Ch D: Mr Richard Arnold QC, sitting as a deputy High Court judge: 24 January 2005

The law in relation to cause of action estoppel as developed in patents and registered designs cases applied to trade mark cases, so that (i) a person who attacked the validity of a trade mark was under a duty to put his full case in support of that attack at trial; and (ii) if he were unsuccessful, he would be barred by cause of action estoppel from attacking the validity of that trade mark in subsequent proceedings whether or not on the same or different grounds.

Such an estoppel did not however extend to bar a claim for revocation of that mark.

Mr Richard Arnold QC, sitting as a deputy judge of the Chancery Division, so held when dismissing the claim of the claimant, Hormel Foods Corpn, for a declaration that the registration of a trade mark owned by the defendant, Antilles Landscape Investments NV, was invalid, or for an order that the mark be revoked; and dismissing the defendant’s counterclaim for a declaration that the claimant’s trade mark was invalidly registered or should be revoked.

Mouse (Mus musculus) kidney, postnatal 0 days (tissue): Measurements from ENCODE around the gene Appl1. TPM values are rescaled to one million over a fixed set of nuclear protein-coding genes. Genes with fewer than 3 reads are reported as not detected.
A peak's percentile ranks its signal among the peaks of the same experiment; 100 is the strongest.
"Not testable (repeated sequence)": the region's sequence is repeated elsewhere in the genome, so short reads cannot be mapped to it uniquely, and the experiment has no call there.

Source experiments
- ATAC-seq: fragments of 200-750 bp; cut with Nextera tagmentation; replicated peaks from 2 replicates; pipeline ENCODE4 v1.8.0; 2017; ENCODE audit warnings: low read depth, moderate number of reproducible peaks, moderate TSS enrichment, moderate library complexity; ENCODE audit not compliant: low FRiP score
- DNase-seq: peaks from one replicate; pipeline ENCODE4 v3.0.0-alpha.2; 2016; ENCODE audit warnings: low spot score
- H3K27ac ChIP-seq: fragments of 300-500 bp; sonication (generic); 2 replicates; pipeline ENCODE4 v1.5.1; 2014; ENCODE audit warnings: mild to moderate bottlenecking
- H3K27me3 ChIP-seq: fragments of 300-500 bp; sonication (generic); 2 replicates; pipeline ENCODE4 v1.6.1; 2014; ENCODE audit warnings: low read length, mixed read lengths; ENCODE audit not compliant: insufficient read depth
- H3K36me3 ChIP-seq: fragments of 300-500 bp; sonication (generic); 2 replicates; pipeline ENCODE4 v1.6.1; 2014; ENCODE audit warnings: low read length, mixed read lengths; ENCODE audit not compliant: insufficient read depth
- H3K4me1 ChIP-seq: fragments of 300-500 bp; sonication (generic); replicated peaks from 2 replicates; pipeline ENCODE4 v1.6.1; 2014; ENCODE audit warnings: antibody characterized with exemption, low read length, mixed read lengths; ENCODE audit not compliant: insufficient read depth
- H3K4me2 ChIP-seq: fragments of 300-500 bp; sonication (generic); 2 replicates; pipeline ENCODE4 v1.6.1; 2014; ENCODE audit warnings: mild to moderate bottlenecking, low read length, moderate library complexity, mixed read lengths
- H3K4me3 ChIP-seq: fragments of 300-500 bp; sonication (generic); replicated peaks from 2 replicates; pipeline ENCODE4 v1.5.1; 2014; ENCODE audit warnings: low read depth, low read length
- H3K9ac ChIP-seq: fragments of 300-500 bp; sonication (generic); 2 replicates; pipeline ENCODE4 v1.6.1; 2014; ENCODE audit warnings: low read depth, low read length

The Registrar of Trade Marks had previously dismissed an application by the claimant, the proprietor of the registered trade mark “SPAM” in relation to canned meats, for a declaration that the registration of the defendant’s mark, “SPAMBUSTER”, in relation to computer programs, was invalid.

MR RICHARD ARNOLD QC said, that, in the instant case, the claimant was barred by cause of action estoppel from attacking the validity of the defendant’s mark after having unsuccessfully attacked the validity of the same mark in the registry proceedings, notwithstanding that it now relied upon different grounds.

However, that cause of action estoppel did not extend to the claimant’s claim for revocation of the defendant’s mark. A claim for revocation of a trade mark, which concerned events occurring subsequent to registration, was fundamentally different from a claim that the mark was invalidly registered, which concerned the position as at the application date.

That distinction between initial validity and subsequent revocation was not one which applied to either patents or registered designs. It might cause serious problems if an unsuccessful attack on the validity of a registration were held to be an absolute bar to a later claim for revocation. However, the claimant’s claims, including the claim for revocation, constituted an abuse of process.

The principle of abuse of process as advanced in Henderson v Henderson (1843) 3 Hare 100 could be relied upon as a substantive defence as well as a ground for striking out a claim.